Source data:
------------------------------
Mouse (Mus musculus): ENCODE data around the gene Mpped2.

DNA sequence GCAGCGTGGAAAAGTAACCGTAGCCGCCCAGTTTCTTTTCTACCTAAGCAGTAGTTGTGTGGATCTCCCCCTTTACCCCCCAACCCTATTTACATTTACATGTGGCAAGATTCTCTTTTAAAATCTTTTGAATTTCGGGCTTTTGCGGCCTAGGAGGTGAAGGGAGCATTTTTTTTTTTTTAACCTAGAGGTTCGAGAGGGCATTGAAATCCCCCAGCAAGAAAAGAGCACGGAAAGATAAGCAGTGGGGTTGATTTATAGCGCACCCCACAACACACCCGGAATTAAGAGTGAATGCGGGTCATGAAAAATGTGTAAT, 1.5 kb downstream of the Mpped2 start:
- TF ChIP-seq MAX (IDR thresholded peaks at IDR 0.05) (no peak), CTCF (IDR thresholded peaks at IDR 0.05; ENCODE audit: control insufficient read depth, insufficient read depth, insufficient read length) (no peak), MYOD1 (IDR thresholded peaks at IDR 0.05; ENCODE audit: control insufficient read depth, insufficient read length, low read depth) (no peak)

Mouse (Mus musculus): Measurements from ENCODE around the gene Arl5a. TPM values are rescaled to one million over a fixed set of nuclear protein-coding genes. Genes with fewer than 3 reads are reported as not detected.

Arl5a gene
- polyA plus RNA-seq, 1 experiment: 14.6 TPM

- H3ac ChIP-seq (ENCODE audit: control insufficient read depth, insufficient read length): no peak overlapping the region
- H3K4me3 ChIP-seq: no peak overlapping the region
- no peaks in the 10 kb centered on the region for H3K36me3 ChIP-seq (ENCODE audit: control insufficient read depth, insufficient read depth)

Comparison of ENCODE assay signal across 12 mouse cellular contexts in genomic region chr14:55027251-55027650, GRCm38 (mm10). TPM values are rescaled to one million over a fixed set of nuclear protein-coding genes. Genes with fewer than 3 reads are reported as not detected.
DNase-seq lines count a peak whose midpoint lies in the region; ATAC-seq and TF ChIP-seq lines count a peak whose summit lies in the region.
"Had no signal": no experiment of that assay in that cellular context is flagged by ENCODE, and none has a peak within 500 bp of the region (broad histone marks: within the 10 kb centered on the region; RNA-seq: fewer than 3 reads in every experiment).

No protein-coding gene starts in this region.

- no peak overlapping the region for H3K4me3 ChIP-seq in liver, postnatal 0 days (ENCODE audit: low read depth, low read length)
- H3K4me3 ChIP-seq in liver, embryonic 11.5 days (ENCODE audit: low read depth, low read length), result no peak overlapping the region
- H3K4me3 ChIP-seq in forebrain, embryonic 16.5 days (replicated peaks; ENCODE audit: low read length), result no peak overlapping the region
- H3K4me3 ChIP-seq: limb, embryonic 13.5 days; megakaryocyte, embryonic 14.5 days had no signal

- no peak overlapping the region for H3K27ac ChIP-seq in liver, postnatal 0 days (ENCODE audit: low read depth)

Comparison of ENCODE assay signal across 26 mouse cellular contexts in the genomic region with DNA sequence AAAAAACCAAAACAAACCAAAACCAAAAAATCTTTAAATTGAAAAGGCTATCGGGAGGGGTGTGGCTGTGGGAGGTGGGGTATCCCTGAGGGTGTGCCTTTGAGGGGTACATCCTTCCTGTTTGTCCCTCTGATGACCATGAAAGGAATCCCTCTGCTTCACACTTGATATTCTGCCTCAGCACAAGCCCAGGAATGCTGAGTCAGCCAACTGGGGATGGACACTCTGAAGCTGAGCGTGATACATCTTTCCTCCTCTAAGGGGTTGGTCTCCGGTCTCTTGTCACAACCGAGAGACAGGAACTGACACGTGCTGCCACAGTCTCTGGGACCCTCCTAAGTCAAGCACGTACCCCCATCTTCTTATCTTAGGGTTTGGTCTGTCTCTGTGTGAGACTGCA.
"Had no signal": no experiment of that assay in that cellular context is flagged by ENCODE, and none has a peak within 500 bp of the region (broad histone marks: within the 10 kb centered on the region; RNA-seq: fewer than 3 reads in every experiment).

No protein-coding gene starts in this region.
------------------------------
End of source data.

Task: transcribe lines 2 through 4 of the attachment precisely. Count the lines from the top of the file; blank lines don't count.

DNA sequence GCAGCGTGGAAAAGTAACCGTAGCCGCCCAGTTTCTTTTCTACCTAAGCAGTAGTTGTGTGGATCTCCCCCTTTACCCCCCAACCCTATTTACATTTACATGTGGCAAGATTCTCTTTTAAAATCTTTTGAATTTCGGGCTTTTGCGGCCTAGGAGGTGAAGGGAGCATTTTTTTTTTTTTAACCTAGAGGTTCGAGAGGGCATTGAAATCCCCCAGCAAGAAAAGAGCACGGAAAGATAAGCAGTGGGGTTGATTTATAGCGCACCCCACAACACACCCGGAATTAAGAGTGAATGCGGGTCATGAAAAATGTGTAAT, 1.5 kb downstream of the Mpped2 start:
- TF ChIP-seq MAX (IDR thresholded peaks at IDR 0.05) (no peak), CTCF (IDR thresholded peaks at IDR 0.05; ENCODE audit: control insufficient read depth, insufficient read depth, insufficient read length) (no peak), MYOD1 (IDR thresholded peaks at IDR 0.05; ENCODE audit: control insufficient read depth, insufficient read length, low read depth) (no peak)

Mouse (Mus musculus): Measurements from ENCODE around the gene Arl5a. TPM values are rescaled to one million over a fixed set of nuclear protein-coding genes. Genes with fewer than 3 reads are reported as not detected.